By Rich O’Brien
I often see stories written by colleagues that suggest the game is dying because it is too difficult for new players to learn. They often cite the number of players learning the game is equal to the number of players leaving the game.
This superficial overview of the numbers does not represent the true picture of what is happening, however. Dig a little deeper, you begin to see that this analysis totally ignores the fact that each year hundreds of thousands of golfers, many of them avid players, suffer an injury, illness, or other physical challenge that forces them away from the game.
Research by the National Center for Accessibility indicates that 22% of the 57 million individuals with a “disability” in the United States enjoyed golf before their injury, but no longer play the game. Thus, there are approximately 13 million former golfers that would benefit from an invitation to attend a series of golf clinics, designed to give them back the gift of golf.
When compared to approximately 25 million active golfers, 13 million represents a sizable growth market, for the golf industry. It also brings sharp clarity, where funding could be directed to positively reverse this negative trend. At the same time, focus on ‘Adaptive Golf, would provide hope and enjoyment for physically challenged individuals.
As a college golf coach, I worked with elite golfers. When I was injured, I used my educational background, in sport psychology and exercise science, to improvise, adapt, and overcome those severe injuries. It required years of hard work and 12,000 hours of rehabilitation. Eventually, I was able to achieve my goals of overcoming my catastrophic injuries and eventually made it all the way back to be able to play the game at a high level, once again.
The growth mindset was an integral part of my own recovery. When I was asked to help others, I did not hesitate. The programs founded in South Carolina have become the model for adaptive golf therapy programs in other communities.
The Golf Therapy group on Facebook currently has more than 7,700 active members. It is a collection of adaptive golfers, leaders of adaptive golf groups, as well as, PGA Professionals and has inspired new adaptive golf groups across the United States.
Hopefully our work resonates with many people, who have been stricken with a physical limitation. Adopting a victim’s mentality does not help one overcome diversity.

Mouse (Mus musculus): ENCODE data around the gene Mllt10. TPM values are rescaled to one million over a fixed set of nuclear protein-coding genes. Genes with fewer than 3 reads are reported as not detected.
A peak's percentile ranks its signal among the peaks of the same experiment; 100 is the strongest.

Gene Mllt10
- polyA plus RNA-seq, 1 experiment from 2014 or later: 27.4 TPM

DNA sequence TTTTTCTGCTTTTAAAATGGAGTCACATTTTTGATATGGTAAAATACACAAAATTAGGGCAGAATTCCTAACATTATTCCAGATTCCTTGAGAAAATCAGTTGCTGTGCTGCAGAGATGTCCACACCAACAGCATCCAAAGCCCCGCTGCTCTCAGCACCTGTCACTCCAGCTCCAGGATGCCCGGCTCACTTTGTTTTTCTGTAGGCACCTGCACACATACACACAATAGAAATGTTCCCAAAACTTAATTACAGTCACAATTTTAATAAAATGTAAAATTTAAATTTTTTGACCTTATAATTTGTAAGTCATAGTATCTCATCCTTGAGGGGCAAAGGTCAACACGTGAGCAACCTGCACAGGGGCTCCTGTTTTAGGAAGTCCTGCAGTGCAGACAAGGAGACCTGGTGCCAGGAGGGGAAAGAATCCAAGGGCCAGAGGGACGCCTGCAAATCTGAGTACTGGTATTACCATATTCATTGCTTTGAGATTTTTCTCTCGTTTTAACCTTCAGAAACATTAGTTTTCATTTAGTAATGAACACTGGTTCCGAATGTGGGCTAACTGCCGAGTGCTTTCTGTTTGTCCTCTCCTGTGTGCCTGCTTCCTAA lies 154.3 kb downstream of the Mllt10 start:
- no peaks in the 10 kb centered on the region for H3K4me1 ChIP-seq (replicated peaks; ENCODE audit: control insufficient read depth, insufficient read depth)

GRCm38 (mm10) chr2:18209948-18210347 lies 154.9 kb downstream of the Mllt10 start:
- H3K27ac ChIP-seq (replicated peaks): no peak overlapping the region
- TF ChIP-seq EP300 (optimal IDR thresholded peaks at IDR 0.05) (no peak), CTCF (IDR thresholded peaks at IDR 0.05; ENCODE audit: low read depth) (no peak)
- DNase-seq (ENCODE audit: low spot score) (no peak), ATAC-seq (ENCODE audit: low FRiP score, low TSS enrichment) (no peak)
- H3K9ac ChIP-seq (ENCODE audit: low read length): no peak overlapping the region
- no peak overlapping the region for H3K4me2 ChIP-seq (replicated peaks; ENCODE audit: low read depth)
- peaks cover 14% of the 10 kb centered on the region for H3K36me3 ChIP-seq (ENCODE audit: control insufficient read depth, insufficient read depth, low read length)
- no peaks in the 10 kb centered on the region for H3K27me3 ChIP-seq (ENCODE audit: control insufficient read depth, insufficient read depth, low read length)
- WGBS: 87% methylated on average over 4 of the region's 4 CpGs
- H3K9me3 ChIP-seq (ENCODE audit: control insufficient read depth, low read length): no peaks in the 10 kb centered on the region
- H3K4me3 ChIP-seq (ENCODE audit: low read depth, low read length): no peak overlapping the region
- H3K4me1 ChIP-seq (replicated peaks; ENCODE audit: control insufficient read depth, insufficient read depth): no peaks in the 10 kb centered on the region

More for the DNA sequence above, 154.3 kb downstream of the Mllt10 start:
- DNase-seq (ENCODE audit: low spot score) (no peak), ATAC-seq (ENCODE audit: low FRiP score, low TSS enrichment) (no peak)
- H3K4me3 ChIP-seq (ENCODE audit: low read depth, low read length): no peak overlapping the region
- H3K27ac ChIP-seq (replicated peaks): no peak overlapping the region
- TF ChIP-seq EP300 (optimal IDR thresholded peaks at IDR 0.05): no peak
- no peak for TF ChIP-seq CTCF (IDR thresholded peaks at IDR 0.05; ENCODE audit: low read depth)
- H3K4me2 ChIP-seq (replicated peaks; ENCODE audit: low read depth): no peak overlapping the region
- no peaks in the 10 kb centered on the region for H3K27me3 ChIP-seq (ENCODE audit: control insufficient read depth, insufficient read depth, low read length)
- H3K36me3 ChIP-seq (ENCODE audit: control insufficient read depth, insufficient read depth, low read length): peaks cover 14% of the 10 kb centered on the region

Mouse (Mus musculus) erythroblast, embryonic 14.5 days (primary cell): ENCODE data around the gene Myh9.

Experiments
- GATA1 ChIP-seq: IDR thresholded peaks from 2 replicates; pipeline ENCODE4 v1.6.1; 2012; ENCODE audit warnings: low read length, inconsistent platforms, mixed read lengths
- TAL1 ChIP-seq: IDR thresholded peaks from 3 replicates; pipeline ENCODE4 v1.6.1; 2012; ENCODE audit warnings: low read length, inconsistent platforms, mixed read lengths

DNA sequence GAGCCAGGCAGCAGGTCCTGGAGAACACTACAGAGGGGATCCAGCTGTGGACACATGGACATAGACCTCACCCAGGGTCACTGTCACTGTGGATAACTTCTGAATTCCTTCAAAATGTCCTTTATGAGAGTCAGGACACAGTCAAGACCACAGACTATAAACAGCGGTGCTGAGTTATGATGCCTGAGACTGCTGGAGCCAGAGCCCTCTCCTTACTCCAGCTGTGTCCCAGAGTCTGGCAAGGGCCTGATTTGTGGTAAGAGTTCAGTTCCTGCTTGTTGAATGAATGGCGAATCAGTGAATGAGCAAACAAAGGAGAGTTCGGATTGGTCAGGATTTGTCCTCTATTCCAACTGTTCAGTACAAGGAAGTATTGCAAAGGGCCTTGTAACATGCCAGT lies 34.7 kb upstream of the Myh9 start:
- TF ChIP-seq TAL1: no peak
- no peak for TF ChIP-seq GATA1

Words are Important
Personally, I dislike the term disability, as it implies a fixed mindset and victimhood. From a growth mindset, the words injury, illnesses, or challenges give individuals HOPE!
That’s a big difference, one gives hope, while the other does not.
Adaptive golf is also a more positive reference, to the training programs created to use golf as therapy. Individuals work with caring instructors and therapists to learn skills to improve the quality of their lives.
Once the participants, in our adaptive golf programs, are ready to leave the driving range and venture onto the course, they want to compete.
They simply want a level playing field.
The Rules Modifications for ‘Golfers With Disabilities’ published jointly by the USGA and The R&A provide accommodations to allow golfers with various “disabilities” the opportunity to compete head-to-head against other golfers.
In the United States competitive opportunities for “disabled” golfers, however, are few and far between. “Disabled” golf organizations have run championship tournaments for decades, but to date they have not received support from the USGA or other major golf organizations.
There are more opportunities in Europe, thanks to the groundbreaking work of Tony Bennett and the European Disabled Golf Association (EDGA).
The Europeans have established the model for “disabled” golfers and physically challenged golfers now can regularly compete against other adaptive golfers.
The EDGA model could be used to host similar events in this country, as well as, around the world.
Tony Bennett and the Europeans are also leading the effort to have golf recognized as a Paralympic sport. An important step in this process was The R&A joining the effort.
The EDGA represents 17 countries and several of them support this initiative. The USGA as the national governing body has not yet agreed to sponsor a team to the Paralympics, but does have until later this year to insure that adaptive golf can be added as a sport in the 2024 Paralympics.
Adaptive golf is not only positioned to help physically challenged individuals with ‘Golf Therapy,’ but it could also become a growth segment for the game of golf.
If you would like to know more about ‘Adaptive Golf’ programs, watch this video from CBS: https://youtu.be/AUAq6fF-9LA, or contact Rich O’Brien through Facebook: https://www.facebook.com/richobriengolf/